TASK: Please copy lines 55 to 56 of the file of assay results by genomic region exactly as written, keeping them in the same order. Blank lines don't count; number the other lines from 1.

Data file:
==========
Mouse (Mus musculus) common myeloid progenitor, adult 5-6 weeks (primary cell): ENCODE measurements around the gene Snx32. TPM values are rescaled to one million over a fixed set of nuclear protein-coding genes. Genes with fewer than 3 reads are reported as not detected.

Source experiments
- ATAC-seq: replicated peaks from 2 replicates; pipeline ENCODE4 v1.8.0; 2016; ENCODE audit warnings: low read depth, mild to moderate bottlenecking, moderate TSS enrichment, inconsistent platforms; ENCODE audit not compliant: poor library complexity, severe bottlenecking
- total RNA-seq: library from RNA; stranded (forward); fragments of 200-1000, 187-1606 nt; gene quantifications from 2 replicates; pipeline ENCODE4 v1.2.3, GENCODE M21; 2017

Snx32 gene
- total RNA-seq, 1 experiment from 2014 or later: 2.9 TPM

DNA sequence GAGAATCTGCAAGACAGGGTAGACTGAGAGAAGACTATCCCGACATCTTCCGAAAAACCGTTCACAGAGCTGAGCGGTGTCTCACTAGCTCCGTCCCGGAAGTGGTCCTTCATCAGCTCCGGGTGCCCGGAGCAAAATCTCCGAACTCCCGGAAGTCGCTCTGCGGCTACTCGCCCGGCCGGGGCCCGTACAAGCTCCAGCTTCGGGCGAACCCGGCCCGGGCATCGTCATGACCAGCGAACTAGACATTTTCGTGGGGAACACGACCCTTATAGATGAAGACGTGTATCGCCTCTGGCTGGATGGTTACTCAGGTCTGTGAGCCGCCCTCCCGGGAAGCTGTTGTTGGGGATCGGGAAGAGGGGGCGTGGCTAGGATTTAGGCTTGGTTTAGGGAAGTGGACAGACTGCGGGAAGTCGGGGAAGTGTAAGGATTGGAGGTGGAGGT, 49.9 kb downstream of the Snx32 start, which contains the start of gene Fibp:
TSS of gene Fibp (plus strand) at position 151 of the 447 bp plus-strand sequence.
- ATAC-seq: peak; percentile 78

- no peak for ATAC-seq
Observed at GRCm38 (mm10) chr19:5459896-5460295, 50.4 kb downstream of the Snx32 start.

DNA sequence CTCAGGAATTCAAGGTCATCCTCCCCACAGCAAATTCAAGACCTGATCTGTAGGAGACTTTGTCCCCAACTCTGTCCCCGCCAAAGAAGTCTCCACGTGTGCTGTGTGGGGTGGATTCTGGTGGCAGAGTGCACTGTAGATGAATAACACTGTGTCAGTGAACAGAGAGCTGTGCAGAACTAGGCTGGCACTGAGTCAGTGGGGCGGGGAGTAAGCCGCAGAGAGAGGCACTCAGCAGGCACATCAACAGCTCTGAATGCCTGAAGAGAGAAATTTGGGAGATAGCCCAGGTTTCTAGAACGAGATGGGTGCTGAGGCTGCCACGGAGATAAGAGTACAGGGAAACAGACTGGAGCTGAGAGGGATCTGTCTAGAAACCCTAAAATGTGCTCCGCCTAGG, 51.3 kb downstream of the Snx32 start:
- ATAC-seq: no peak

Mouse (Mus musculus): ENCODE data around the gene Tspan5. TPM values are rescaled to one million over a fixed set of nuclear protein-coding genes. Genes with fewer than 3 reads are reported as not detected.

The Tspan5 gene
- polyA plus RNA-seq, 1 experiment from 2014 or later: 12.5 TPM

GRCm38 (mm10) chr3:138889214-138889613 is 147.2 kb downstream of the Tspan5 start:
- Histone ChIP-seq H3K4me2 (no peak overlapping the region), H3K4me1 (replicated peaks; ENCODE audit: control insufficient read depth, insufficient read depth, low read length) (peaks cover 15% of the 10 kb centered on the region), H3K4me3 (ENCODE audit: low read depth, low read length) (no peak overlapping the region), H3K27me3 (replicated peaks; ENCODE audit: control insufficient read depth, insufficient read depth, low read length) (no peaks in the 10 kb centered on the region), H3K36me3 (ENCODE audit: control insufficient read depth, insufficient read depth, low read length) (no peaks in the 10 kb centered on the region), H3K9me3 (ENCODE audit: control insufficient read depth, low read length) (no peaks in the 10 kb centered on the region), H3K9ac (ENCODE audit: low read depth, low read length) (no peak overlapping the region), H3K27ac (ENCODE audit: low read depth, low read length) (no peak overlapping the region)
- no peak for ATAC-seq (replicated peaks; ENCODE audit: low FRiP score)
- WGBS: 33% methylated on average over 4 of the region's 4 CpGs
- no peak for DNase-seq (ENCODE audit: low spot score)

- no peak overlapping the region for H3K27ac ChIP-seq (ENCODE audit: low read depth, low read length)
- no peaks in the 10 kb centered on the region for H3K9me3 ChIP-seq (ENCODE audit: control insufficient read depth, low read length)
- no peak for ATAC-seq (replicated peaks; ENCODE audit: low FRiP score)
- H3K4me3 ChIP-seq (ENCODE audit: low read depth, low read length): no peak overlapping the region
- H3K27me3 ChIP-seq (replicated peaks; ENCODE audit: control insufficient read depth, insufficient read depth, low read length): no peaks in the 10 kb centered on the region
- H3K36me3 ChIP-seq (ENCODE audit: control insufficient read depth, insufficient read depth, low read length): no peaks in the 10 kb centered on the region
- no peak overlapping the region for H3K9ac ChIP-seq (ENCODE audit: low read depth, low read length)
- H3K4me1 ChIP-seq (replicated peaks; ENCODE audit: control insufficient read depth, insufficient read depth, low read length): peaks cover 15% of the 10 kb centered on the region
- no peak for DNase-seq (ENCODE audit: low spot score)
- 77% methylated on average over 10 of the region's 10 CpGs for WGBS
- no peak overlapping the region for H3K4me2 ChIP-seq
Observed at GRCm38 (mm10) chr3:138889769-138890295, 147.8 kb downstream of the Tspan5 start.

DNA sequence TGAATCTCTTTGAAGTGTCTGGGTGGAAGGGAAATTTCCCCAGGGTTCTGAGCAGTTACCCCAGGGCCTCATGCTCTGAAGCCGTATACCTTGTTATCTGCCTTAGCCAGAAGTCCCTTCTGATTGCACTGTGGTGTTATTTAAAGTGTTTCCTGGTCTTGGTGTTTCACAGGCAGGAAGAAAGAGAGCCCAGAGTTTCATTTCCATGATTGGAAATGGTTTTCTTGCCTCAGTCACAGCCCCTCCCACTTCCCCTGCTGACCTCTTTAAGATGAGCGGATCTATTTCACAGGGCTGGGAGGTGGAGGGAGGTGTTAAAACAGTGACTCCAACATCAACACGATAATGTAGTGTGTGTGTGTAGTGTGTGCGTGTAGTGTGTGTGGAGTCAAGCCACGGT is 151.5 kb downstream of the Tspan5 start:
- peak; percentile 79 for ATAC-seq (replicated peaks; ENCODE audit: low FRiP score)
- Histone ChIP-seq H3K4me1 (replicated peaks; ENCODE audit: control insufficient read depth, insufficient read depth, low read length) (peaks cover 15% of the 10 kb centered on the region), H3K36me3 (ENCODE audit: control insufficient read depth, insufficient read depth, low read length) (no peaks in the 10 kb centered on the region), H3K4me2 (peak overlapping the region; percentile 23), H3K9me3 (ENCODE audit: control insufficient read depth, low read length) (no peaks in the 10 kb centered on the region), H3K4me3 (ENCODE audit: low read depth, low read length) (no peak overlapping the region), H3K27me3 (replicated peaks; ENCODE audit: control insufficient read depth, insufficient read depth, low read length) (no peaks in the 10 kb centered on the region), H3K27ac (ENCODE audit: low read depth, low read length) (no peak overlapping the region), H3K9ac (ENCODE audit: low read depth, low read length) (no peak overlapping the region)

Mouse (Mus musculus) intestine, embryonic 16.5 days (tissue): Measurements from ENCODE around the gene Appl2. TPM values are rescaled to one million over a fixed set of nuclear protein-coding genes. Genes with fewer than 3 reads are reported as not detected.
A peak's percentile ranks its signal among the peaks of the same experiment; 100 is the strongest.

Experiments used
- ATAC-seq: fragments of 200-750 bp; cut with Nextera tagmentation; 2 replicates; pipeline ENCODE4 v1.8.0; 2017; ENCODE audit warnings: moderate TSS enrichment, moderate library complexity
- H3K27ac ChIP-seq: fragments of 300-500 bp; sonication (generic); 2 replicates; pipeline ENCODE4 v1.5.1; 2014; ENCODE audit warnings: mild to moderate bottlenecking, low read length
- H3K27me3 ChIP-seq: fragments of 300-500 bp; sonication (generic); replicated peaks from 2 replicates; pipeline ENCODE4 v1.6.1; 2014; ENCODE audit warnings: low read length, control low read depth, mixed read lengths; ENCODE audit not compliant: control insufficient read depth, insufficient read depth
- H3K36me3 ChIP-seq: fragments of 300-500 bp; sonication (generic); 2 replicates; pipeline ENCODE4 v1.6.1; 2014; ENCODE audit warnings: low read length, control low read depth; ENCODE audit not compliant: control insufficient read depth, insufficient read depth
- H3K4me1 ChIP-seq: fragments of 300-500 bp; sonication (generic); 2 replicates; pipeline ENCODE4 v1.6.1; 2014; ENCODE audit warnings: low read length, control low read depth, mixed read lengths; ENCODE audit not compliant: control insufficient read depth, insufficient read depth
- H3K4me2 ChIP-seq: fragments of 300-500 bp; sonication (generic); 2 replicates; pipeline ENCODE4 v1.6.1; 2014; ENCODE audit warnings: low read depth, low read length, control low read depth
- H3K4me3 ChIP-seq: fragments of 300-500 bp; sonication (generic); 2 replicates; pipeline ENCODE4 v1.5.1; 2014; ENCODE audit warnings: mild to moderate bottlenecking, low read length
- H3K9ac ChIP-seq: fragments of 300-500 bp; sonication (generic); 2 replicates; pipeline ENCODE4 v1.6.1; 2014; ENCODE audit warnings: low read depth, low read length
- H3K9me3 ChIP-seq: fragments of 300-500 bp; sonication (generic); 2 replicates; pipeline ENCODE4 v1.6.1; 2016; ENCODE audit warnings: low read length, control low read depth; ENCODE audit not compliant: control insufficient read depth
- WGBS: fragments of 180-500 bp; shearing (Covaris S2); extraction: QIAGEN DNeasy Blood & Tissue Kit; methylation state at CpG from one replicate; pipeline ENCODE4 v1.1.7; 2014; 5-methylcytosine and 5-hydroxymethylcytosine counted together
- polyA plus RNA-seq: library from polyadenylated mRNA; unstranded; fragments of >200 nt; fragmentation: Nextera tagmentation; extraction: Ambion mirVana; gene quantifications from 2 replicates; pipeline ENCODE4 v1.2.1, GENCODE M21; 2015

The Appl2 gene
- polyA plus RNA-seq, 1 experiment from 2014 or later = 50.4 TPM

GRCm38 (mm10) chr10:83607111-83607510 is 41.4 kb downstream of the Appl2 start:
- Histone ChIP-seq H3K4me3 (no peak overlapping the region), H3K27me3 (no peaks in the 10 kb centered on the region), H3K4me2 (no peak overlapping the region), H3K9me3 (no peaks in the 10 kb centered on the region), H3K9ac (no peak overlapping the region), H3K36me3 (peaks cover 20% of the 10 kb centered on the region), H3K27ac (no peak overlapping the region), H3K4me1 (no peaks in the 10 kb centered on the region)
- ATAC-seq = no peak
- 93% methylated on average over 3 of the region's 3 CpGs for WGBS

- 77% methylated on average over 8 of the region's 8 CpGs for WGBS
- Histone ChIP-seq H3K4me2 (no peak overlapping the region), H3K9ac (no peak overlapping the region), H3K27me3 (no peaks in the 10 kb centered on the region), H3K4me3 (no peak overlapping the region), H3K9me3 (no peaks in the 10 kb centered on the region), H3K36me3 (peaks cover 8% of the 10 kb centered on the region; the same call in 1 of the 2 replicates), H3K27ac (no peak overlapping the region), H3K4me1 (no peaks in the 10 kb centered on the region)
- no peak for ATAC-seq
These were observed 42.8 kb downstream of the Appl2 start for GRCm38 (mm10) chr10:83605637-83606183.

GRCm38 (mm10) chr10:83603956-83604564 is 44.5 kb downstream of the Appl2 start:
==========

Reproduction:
- ATAC-seq = no peak
- 93% methylated on average over 3 of the region's 3 CpGs for WGBS